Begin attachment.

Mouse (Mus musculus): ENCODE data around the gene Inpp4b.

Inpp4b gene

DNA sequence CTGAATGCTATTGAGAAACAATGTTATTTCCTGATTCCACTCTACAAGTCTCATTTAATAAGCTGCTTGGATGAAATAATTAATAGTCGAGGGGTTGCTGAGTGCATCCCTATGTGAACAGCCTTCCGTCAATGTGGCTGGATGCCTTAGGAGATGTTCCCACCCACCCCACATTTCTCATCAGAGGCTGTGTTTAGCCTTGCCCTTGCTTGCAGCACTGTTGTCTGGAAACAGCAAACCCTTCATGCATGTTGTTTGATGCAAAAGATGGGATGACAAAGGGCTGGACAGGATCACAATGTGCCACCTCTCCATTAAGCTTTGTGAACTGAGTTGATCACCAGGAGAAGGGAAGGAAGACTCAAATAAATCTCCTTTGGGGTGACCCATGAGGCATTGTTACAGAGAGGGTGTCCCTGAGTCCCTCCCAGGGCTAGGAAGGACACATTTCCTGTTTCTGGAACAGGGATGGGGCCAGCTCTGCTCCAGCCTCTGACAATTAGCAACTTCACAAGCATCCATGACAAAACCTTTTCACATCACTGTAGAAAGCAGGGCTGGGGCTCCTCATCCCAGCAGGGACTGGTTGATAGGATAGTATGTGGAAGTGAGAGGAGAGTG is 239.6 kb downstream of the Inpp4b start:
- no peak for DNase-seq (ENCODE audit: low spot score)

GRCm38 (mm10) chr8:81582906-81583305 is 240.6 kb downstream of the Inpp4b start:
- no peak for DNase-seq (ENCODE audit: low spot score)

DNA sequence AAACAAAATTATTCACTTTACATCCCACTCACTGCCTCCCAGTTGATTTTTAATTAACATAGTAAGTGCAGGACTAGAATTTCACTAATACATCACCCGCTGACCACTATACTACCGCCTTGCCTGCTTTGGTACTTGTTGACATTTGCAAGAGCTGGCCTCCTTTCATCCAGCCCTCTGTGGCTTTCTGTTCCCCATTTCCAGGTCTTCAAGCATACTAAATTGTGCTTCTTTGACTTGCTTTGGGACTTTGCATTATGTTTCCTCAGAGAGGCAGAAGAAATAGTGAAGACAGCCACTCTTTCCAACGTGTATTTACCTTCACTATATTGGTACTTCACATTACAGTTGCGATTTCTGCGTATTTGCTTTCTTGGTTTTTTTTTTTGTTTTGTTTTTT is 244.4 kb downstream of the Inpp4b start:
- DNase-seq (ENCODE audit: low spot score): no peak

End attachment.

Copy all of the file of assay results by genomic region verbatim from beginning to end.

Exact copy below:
Mouse (Mus musculus): ENCODE data around the gene Inpp4b.

Inpp4b gene

DNA sequence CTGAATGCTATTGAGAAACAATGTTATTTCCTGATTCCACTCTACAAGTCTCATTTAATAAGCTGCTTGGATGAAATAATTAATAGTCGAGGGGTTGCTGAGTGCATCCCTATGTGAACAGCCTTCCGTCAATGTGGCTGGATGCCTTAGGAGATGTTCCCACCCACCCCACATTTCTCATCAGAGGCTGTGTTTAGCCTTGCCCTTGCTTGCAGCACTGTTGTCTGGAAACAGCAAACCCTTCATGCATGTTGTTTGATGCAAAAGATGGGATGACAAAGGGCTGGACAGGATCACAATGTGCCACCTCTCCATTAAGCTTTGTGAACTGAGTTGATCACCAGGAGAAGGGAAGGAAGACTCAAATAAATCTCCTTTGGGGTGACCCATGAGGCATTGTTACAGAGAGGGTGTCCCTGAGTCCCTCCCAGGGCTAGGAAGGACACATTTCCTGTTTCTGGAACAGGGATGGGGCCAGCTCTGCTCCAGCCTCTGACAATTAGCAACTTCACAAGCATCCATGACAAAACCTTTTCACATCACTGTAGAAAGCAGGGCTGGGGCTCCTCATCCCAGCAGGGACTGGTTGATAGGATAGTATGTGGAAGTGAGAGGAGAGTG is 239.6 kb downstream of the Inpp4b start:
- no peak for DNase-seq (ENCODE audit: low spot score)

GRCm38 (mm10) chr8:81582906-81583305 is 240.6 kb downstream of the Inpp4b start:
- no peak for DNase-seq (ENCODE audit: low spot score)

DNA sequence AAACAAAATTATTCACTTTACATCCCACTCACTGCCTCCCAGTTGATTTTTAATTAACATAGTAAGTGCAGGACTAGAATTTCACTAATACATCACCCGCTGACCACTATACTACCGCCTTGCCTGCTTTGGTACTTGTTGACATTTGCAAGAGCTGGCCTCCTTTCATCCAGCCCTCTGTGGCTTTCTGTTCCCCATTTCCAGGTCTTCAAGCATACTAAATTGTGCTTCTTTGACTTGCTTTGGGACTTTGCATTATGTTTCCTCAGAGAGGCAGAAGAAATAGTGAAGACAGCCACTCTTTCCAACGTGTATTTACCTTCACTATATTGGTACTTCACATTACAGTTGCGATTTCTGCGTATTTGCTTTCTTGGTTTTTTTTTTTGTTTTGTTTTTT is 244.4 kb downstream of the Inpp4b start:
- DNase-seq (ENCODE audit: low spot score): no peak